Alone in the Wilderness is shot on grainy 16mm film, has a monotone narration, and includes little action—and it’s completely mesmerizing

The Best and Most Improbable Documentary Ever
Flickr contributor Caitlin Marr
Dick Proenneke's cabin via Flickr contributor Caitlin Marr

My favorite documentary is shot on grainy 16mm film, has a monotone narration, and includes little action—a 52-year-old man builds a tiny cabin in the Alaska wilderness in the late 1960s. And yet, as millions have discovered, the 57-minute film Alone in the Wilderness is completely mesmerizing.

So Sunset sent writer Leigh Newman, who grew up in the Alaska bush, to Lake Clark National Park to visit the Dick Proenneke Cabin and report back. Leigh’s terrific story is in the February issue of Sunset. You can hear her read her tale below.

Why do I find this documentary—made 35 years after most of the footage was shot—so intriguing? Well, the more you watch, the more you understand what a radical visionary Dick Proenneke was, a pioneer on issues of the environment, sustainability, and artisanship. To watch Proenneke make, say, a salad bowl or perfect Dutch door out of scraps of native spruce is humbling. And to realize that Proenneke did all this work in front of an unmanned movie camera reminds me of what they say about Ginger Rogers: She did everything Fred Astaire did but did it backwards and in high heels.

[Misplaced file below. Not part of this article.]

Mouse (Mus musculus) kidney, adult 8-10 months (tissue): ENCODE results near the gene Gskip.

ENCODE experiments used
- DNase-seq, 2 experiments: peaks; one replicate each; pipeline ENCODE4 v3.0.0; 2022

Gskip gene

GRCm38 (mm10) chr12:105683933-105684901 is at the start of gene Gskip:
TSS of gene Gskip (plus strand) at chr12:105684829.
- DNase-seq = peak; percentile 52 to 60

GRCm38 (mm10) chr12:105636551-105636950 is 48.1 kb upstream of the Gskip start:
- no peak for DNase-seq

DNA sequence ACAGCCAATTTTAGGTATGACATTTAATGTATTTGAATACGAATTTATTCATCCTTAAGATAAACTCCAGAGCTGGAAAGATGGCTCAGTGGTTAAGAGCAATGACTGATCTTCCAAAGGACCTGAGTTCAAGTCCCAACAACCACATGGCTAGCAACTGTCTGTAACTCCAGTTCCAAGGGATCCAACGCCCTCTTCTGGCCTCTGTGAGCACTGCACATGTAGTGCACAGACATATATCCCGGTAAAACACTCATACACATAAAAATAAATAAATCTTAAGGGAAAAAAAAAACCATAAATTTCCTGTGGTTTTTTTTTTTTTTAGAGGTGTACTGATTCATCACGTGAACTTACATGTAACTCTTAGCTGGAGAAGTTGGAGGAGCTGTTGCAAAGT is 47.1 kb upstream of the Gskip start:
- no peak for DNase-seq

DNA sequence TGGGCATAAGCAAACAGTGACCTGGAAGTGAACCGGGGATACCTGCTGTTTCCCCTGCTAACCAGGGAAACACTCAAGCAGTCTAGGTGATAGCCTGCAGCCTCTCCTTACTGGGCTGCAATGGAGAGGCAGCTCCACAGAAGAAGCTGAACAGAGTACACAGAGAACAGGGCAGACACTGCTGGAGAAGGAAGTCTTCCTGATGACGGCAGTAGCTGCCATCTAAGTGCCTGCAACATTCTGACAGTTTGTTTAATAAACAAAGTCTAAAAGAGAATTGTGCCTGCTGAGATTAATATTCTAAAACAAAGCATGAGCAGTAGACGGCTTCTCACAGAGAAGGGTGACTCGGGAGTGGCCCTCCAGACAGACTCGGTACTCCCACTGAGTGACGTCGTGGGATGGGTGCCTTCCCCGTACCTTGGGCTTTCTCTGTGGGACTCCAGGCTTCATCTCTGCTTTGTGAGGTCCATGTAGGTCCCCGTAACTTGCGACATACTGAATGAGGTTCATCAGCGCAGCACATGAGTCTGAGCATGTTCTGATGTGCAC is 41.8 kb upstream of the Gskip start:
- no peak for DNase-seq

With the notable exceptions of his hand-cranked Bolex camera and the airplane that delivered him supplies, Proenneke left technology behind. He escaped crowds and lines and summer reruns. And, ultimately, it is the brazen quietude he finds in the Alaska backcountry that makes his film so compelling.

Are there any other fans of Alone in the Wilderness out there? If so, why does the film resonate with you?

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